Check out new words added to


[fa-stid-ee-uh s, fuh-] /fæˈstɪd i əs, fə-/
excessively particular, critical, or demanding; hard to please:
a fastidious eater.
requiring or characterized by excessive care or delicacy; painstaking.
Origin of fastidious
late Middle English
1375-1425; late Middle English < Latin fastīdiōsus squeamish, equivalent to fastīdi(um) lack of appetite, disgust, perhaps by syncope of *fastutīdium (fastu-, combining form of fastus pride, conceit + -tīdium combining form of taedium tedium) + -ōsus -ous
Related forms
fastidiously, adverb
fastidiousness, noun
hyperfastidious, adjective
hyperfastidiously, adverb
hyperfastidiousness, noun
nonfastidious, adjective
nonfastidiously, adverb
nonfastidiousness, noun
overfastidious, adjective
overfastidiously, adverb
overfastidiousness, noun
ultrafastidious, adjective
ultrafastidiously, adverb
ultrafastidiousness, noun
unfastidious, adjective
unfastidiously, adverb
unfastidiousness, noun
1. See particular. Unabridged
Based on the Random House Dictionary, © Random House, Inc. 2015.
Cite This Source
Examples from the web for fastidious
  • fastidious about facts and dates, he talks at great speed and with an unusual, exhausting intensity.
  • It was written to please its author's fastidious taste, not to chime with the humour of the age.
  • He was not a play-goer, being of such fastidious taste that he was easily disgusted by the bad filling up of the inferior parts.
  • Within the fastidious world of opera fans, one group deserves special mention.
  • At first sight this may appear to be unnecessarily fastidious.
  • First, it is so well written and meticulously researched that despite its fastidious attention to detail it is a pleasure to read.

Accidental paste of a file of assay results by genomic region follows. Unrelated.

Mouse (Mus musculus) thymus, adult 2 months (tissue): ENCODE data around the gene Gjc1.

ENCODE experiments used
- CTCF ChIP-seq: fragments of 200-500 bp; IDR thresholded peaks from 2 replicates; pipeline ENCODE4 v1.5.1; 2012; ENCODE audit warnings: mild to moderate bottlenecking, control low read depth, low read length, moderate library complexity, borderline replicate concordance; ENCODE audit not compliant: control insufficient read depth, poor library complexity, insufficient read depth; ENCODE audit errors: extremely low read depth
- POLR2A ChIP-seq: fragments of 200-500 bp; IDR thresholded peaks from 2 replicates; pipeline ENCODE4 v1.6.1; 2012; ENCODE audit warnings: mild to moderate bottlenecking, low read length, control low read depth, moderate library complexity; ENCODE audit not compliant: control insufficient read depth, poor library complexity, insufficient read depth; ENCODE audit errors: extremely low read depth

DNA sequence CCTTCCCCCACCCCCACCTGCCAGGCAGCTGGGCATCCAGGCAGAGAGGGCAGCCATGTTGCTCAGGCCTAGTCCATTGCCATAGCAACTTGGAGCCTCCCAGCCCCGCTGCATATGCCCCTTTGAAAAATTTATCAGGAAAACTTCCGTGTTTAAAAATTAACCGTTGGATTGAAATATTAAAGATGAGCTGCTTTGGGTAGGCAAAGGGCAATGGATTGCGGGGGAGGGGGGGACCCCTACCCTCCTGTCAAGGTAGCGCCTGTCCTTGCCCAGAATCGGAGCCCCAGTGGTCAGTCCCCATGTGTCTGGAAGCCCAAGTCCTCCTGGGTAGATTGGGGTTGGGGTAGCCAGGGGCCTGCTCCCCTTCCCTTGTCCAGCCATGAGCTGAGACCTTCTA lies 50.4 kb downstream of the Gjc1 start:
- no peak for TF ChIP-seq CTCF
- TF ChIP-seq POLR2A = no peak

• Even at the less extreme camps, security procedures remain fastidious.
  • He, who had always been so fastidious in dress, no longer seemed to care.
  • Rabbits are fastidious animals and will frequently groom themselves.
British Dictionary definitions for fastidious


very critical; hard to please
excessively particular about details
exceedingly delicate; easily disgusted
Derived Forms
fastidiously, adverb
fastidiousness, noun
Word Origin
C15: from Latin fastīdiōsus scornful, from fastīdium loathing, from fastus pride + taedium weariness
Collins English Dictionary - Complete & Unabridged 2012 Digital Edition
© William Collins Sons & Co. Ltd. 1979, 1986 © HarperCollins
Publishers 1998, 2000, 2003, 2005, 2006, 2007, 2009, 2012
Cite This Source
Word Origin and History for fastidious

mid-15c., "full of pride," from Latin fastidiosus "disdainful, squeamish, exacting," from fastidium "loathing, squeamishness," most likely from *fastu-taidiom, a compound of fastus "contempt, arrogance" and taedium "aversion, disgust." Early use in English was both in passive and active senses. Meaning "squeamish, over-nice" emerged in English 1610s. Related: Fastidiously; fastidiousness.

Online Etymology Dictionary, © 2010 Douglas Harper
Cite This Source
fastidious in Medicine

fastidious fas·tid·i·ous (fā-stĭd'ē-əs, fə-)

  1. Possessing or displaying careful, meticulous attention to detail.

  2. Difficult to please; exacting.

  3. Having complex nutritional requirements. Used of microorganisms.

The American Heritage® Stedman's Medical Dictionary
Copyright © 2002, 2001, 1995 by Houghton Mifflin Company. Published by Houghton Mifflin Company.
Cite This Source

Word of the Day

Difficulty index for fastidious

Few English speakers likely know this word

Word Value for fastidious

Scrabble Words With Friends

Quotes with fastidious

Nearby words for fastidious